Pennsylvanians remember Flight 93 passengers who perished 15 years ago

by Elizabeth Fazzini

SOMERSET COUNTY, Pa. (CNS) — Fifteen years after United Flight 93 crashed in an open field in southern Pennsylvania, a small group of Catholics quietly gathered in the stillness of the site to remember the people who sacrificed their lives so that others might live.

Msgr. Roger A. Statnick, pastor of St. Sebastian Parish in Belle Vernon, and a board member of the Notre Dame Club of Greensburg/Uniontown, celebrated an outdoor Mass of remembrance on a hill above the crash site for nearly 30 fellow club members at the Flight 93 National Memorial Sept. 10, the eve of the anniversary.

“Today we gather in this spot where 40 people gave their lives for the sake of others,” Msgr. Statnick said. “Forty people who stand before us as the ongoing presence of the Lord Jesus for those of us who believe in Christ.”

Four commercial airliners were commandeered the morning of Sept. 11, 2001, by al-Qaida-linked terrorists in a calculated attack against the U.S. Two planes were flown into the World Trade Center’s twin towers in New York City; a third flew into the Pentagon outside of Washington; and the fourth, Flight 93, went down in Somerset County.

That flight, which departed from Newark, N.J., had been bound for San Francisco when four men took over the plane and diverted it toward Washington. Because of a delay in its departure, the 40 passengers and crew on board had learned through cellphone calls about the other incidents and determined that their plane was part of the planned attack.

The calls as well as the cockpit voice recorder recovered from the crash site revealed that passengers and crew made a collective decision to rush the terrorists to retake control of the plane. At 10:03 a.m., the plane crashed upside down at 563 miles per hour killing all on board. The plane was 18 minutes from Washington.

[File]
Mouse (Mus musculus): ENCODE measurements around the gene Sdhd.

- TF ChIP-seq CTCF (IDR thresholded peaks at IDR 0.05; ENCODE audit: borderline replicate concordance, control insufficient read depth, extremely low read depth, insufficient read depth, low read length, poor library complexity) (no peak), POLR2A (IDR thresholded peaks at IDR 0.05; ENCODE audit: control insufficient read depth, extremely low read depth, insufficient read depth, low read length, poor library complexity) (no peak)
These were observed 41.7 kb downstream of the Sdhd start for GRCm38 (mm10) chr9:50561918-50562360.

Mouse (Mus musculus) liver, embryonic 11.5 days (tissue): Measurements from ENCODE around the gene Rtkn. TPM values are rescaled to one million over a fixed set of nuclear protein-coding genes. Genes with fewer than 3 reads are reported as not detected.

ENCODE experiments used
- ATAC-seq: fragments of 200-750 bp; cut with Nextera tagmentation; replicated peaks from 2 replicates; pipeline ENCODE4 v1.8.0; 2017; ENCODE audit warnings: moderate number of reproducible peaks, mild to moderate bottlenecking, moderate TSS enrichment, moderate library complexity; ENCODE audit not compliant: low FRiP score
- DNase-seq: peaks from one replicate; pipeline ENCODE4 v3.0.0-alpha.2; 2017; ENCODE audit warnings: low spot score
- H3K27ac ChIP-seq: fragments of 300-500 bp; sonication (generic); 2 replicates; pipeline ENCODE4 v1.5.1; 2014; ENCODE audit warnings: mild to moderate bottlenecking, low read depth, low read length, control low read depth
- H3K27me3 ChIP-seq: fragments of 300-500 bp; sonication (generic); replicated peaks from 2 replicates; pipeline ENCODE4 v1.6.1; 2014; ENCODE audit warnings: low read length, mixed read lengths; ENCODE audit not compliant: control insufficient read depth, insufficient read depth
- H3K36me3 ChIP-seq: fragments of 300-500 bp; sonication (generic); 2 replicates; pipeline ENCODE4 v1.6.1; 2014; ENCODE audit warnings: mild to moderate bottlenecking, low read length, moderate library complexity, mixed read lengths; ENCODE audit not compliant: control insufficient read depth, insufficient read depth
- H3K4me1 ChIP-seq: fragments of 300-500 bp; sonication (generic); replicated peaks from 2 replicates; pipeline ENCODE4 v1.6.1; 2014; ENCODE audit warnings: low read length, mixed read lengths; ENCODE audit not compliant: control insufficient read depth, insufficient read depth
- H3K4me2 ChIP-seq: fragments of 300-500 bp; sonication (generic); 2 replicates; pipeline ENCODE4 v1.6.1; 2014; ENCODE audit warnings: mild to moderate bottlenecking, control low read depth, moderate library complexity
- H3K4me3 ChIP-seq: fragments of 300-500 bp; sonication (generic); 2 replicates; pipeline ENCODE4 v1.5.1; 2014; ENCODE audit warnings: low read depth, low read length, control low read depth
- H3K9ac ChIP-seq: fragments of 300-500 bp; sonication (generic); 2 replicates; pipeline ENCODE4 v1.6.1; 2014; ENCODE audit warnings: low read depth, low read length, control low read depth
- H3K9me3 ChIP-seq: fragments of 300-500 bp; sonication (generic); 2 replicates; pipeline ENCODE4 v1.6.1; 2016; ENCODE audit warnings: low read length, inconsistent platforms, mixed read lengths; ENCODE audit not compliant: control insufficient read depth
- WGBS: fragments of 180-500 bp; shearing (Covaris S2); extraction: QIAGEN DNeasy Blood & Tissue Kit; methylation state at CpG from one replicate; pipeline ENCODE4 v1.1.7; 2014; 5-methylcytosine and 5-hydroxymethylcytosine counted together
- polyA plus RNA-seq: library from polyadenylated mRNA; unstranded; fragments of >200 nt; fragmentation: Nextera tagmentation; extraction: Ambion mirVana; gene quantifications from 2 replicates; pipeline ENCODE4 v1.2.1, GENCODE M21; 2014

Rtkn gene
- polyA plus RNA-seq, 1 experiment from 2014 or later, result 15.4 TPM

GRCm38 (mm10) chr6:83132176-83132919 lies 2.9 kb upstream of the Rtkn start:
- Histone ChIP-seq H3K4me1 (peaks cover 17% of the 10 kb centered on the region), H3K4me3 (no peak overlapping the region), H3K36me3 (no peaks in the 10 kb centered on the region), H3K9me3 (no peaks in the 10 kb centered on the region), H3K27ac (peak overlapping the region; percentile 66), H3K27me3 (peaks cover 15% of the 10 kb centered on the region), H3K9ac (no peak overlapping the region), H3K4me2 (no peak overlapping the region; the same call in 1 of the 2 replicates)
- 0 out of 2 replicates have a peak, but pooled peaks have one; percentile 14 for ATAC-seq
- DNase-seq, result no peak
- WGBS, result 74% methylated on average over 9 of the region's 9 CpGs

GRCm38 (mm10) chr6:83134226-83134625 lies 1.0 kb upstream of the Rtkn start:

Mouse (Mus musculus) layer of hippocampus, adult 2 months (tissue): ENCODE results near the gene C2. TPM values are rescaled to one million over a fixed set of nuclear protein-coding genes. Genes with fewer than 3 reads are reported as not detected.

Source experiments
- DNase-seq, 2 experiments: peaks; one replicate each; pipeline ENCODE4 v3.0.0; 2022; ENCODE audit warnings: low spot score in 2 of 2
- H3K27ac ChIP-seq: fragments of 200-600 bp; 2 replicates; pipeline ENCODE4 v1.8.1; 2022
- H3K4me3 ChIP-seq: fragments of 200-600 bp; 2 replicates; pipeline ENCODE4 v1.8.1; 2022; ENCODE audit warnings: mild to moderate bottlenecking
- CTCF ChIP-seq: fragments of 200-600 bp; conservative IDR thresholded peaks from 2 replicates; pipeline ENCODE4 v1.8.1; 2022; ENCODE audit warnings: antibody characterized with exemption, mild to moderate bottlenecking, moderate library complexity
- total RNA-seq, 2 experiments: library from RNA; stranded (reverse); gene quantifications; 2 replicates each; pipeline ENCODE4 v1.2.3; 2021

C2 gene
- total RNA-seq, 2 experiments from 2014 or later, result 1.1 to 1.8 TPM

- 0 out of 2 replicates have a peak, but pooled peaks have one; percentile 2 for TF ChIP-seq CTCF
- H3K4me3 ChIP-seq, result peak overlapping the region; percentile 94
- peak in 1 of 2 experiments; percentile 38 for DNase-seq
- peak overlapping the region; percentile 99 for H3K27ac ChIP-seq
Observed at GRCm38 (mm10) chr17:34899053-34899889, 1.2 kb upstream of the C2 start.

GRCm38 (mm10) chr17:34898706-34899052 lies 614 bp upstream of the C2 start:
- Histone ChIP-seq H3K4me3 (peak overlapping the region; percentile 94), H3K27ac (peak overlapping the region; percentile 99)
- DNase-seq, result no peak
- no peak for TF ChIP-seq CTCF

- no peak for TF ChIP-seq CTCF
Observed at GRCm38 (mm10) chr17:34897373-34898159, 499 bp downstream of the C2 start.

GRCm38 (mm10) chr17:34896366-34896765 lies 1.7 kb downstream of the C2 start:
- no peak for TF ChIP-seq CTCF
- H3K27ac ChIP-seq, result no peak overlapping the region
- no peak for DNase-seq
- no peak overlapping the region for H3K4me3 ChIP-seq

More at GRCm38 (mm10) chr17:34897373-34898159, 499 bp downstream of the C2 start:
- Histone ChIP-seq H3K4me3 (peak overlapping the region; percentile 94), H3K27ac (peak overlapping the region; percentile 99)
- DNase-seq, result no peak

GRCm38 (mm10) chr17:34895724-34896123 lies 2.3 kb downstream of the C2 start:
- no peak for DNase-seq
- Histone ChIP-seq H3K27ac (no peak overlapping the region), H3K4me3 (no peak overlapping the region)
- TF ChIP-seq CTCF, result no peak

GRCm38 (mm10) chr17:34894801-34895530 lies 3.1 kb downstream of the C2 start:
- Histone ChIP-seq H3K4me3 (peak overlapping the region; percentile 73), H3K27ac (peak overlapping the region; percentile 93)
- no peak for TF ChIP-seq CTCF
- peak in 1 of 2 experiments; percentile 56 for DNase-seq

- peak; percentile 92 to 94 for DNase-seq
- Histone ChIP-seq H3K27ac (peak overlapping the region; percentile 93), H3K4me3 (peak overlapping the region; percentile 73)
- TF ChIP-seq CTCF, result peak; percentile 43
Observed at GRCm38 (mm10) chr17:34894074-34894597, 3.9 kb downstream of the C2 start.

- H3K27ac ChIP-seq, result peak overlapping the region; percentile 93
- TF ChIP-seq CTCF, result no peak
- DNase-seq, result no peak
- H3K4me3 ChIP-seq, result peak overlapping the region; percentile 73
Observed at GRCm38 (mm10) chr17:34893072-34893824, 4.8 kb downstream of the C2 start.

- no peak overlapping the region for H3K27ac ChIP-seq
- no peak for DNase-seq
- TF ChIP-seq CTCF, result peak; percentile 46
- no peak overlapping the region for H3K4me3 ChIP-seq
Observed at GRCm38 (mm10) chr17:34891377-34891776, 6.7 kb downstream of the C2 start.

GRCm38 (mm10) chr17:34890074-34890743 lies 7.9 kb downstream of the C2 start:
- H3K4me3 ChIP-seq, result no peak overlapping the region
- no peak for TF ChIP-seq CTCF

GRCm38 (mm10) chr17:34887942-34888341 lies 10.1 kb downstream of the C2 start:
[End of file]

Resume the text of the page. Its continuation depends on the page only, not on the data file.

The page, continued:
Msgr. Statnick drew from the story of the prodigal son in the day’s Gospel reading during the Mass. He noted the older and younger son were alike “because they were both concerned about themselves” and also were motivated by fear.

Likewise, “it is our fear that we may not be taken care of,” Msgr. Statnick said.

In the sacrament of confirmation, people of faith pray for the gifts of the Holy Spirit, he said. One of these gifts is courage, “the gift to act beyond our fears” and “act for others when we’re tempted to simply take care of ourselves.”

“[This is] the gift that was given to our nation by these 40 people,” Msgr. Statnick said. “Whether or not they were Christian, we see the spirit of God acting in their sacrifice.

“And the gift was given to each of us here.”

Prayers of the faithful were offered for all the men and women who perished at the site on 9/11 and for their families to find peace and consolation. An offering basket with the names of each of the 40 passengers and crew was passed among Massgoers, who took one name with the intention of praying for the individual and the loved ones left behind.

“This place fills our hearts with sadness, but Christ’s spirit fills us with hope,” Msgr. Statnick said.

As attendees softly sang, “Jesus, remember me when you come into your kingdom,” Msgr. Statnick blessed a wreath in remembrance of the victims and placed it on the hillside overlooking the impact site — marked by a large boulder — and debris field. The fields and wooded area beyond are the final resting place of the passengers and crew.

Joe Herbert, a member of St. Vincent Basilica Parish in Latrobe, Pennsylvania, and vice president of the Greensburg/Uniontown club, said members gathered not to dwell on the evil and hatred that was perpetuated on 9/11 but to honor and celebrate the 40 men and women who expressed the greatest love for others.

“They gave their lives for their family, friends, and nation,” he said.

Copyright ©2016 Catholic News Service / U.S. Conference of Catholic Bishops.

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